Educational System in the UK
The Education system within the United Kingdom varies depending on which country you are in. The Compulsory School Age (CSA) is from 5-16 throughout the UK, unless you are born after September 1997 in England, where it is 5-18. Here we shall focus on England.
Nursery is not compulsory and therefore, it is up to parents to fund this for their children. This means that you can choose where you send your child and/or can have it done at home.
Throughout the United Kingdom, when it comes to choosing schools, there is a choice between the “state” and “private” sectors:
- State education in the UK is free, however the way in which children are allocated spaces varies by local authority. Often there is what the press call a “postcode lottery,” which means that schools have “catchment areas” within, which they choose their students. Consult Law Firm Limited for more information about individual state schools.
- The Private education system in the UK is widely regarded as among the best in the world, including some globally recognised schools. The majority of private schools can be separated into two categories: boarding and day schools. Boarding schools is where a child can reside and study 7 days a week at school during term-time and tend to possess more international students. Day schools are schools where students are not able to reside while studying. Unlike the state sector, the private system does not have to follow the ‘national curriculum.’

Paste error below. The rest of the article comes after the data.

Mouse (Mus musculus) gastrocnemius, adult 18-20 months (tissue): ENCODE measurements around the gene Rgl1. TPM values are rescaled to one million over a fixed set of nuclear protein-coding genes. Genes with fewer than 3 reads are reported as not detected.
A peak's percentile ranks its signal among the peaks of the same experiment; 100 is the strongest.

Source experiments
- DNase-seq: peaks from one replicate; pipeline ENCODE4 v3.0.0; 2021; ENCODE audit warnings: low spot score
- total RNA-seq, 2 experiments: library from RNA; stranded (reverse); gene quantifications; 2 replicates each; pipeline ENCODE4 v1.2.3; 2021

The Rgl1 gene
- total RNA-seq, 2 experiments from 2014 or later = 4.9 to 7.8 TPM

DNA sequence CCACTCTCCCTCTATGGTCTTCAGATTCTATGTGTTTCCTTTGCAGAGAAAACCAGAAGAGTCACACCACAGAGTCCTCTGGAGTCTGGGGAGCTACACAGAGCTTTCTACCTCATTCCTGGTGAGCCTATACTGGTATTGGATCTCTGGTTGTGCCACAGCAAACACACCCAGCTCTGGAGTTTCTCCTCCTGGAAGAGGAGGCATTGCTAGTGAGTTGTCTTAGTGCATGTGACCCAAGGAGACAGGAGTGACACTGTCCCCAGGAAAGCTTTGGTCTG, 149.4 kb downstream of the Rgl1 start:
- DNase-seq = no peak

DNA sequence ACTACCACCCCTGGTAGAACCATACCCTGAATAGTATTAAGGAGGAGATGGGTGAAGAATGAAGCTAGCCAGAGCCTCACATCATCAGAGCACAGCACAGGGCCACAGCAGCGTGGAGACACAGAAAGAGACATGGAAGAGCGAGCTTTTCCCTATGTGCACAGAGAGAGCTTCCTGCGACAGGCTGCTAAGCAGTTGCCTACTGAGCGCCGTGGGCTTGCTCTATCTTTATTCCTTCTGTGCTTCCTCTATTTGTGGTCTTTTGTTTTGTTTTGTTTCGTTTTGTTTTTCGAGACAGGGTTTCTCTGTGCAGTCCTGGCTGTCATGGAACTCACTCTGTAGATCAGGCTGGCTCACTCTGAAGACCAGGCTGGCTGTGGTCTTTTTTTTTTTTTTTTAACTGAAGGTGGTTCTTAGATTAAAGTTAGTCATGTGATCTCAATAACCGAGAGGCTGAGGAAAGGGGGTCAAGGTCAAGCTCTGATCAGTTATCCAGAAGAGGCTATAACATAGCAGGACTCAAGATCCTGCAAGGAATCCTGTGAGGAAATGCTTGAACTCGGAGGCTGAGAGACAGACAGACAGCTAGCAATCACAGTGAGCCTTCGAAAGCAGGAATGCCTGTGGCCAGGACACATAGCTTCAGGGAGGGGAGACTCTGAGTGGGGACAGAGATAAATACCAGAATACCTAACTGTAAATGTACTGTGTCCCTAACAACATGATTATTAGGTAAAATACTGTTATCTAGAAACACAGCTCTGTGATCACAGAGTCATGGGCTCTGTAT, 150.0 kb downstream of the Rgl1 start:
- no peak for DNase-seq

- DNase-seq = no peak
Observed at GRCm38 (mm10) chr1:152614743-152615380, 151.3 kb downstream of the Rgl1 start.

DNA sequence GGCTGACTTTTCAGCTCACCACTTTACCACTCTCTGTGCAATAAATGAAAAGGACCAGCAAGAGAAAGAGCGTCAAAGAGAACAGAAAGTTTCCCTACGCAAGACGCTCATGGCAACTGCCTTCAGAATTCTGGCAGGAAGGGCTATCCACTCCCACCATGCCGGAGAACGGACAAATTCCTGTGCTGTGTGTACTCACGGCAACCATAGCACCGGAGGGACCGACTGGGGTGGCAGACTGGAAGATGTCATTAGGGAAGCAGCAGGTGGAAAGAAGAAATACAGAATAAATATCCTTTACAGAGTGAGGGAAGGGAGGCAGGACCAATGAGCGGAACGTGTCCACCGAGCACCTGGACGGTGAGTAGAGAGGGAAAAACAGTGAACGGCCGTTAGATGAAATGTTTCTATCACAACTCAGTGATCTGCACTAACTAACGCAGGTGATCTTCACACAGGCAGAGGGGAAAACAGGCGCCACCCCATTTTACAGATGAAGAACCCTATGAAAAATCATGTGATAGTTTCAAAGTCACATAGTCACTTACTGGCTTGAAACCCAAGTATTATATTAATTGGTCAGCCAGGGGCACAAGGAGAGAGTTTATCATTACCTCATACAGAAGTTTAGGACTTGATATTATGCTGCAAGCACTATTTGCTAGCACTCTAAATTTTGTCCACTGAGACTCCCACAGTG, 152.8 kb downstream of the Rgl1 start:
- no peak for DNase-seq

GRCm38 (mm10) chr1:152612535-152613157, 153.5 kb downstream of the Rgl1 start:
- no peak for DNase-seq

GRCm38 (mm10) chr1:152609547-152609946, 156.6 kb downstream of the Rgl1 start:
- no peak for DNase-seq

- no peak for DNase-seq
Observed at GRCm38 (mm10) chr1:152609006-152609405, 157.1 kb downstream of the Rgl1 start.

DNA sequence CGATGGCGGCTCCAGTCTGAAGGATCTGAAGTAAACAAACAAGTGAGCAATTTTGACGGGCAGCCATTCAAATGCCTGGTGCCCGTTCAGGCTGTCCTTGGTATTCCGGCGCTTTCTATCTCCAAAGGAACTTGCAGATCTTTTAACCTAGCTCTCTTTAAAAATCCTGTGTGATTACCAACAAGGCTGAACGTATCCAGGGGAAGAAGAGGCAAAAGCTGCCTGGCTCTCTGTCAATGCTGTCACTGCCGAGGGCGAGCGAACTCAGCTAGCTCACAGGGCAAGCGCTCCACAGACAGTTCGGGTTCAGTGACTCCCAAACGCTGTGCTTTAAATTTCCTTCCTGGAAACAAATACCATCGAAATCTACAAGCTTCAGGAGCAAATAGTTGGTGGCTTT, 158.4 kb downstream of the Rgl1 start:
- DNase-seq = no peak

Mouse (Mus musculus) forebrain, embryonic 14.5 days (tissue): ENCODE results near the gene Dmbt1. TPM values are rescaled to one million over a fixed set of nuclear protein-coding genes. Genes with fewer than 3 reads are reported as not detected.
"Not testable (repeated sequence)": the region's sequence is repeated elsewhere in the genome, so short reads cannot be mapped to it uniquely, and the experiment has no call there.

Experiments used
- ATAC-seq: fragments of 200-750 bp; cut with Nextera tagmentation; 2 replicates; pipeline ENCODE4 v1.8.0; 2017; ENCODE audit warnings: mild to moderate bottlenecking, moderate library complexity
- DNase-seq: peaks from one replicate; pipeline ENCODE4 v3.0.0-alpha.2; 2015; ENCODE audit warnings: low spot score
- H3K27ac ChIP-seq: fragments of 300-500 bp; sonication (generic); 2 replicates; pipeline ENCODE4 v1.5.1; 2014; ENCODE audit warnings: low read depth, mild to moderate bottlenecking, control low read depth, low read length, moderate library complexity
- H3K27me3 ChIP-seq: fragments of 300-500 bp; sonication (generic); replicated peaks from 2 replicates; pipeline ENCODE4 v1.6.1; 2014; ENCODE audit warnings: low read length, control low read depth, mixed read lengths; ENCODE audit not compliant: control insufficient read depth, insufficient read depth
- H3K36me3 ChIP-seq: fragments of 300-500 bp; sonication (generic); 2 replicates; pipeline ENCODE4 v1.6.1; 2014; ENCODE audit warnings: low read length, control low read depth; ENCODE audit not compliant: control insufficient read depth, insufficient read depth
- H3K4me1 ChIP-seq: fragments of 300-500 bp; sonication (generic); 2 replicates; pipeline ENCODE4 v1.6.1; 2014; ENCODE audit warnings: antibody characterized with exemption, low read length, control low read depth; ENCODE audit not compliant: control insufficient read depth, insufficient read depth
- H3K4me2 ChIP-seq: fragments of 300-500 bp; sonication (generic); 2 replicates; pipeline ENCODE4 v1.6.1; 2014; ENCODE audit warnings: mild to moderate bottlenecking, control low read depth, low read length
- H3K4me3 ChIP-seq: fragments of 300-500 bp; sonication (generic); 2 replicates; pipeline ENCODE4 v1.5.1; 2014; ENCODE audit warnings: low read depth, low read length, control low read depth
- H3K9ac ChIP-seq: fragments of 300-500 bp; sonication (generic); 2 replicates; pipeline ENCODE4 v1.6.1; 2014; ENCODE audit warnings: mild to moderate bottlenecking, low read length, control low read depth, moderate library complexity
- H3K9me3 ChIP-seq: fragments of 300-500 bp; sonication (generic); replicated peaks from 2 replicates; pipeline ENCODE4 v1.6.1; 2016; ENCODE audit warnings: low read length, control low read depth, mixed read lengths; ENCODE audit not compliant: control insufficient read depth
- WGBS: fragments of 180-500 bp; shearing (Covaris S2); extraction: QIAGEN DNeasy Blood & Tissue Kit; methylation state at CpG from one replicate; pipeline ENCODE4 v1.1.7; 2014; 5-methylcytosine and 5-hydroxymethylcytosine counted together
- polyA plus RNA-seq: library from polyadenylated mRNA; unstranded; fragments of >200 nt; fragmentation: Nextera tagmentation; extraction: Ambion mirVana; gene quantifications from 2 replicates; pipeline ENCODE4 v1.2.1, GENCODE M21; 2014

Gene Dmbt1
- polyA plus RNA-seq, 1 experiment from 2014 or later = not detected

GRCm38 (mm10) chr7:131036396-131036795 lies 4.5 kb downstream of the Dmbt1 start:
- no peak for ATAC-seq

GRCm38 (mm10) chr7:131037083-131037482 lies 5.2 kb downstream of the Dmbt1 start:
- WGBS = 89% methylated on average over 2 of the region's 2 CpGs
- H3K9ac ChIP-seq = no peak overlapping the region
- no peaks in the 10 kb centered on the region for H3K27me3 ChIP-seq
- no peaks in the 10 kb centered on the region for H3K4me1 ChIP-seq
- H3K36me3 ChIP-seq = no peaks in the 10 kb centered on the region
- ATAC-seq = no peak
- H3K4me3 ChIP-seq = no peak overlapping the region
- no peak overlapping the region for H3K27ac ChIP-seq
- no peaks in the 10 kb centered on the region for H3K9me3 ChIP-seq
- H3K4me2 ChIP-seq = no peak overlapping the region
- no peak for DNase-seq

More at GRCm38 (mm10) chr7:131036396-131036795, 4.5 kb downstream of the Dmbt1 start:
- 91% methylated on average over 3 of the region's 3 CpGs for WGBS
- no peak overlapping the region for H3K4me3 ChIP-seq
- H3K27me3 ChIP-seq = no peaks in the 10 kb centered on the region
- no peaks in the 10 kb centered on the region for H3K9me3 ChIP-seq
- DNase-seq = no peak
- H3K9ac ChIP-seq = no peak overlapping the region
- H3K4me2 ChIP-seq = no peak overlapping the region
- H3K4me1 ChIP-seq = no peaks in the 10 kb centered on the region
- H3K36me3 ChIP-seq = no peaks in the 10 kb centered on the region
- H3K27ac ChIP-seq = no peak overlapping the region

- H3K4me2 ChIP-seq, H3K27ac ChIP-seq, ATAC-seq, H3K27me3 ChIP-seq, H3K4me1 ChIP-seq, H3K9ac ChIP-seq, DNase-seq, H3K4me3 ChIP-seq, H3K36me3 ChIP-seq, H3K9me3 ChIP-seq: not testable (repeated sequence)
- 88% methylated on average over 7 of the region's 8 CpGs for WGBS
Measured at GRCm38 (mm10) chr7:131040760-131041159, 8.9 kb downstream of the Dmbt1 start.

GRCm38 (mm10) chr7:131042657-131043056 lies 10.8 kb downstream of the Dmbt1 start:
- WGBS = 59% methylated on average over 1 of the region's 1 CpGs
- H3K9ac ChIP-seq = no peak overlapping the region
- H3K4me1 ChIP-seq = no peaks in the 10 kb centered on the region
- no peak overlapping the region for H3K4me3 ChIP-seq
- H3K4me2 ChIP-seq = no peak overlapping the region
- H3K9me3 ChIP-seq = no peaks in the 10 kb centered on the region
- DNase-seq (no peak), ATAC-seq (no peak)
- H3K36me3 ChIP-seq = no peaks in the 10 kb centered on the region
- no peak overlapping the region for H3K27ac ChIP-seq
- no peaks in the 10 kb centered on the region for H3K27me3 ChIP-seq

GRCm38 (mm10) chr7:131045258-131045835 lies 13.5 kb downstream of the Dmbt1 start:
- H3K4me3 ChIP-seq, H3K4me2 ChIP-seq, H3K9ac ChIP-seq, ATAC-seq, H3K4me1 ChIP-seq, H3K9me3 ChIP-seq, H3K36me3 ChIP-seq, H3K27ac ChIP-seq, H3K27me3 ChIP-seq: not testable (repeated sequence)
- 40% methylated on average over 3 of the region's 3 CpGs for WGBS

In England the majority of students sit GCSE’s at 16 and A-levels at 18. However, in the private sector and certain types of state schools, children can sit qualifications including GCSEs, IGCSEs, A-levels, International Baccalaureate (IB) and Pre-U’s.
Upon finishing school, lots of young people go on to study at university. The most well known British universities tend to be part of Oxbridge and the Russell group. Fees are up to £9000 per annum if you are UK/EU student. Otherwise international fees are applicable, and these vary tremendously. Upon completing an undergraduate degree, they can then choose to pursue further study including a second degree or a Master’s. Most students who do a doctorate (PhD) have completed a Master’s programme first. Master’s programmes vary and can be done part-time. The majority in the UK are 1-year courses.
If you have any queries about the Education System in the UK please contact us.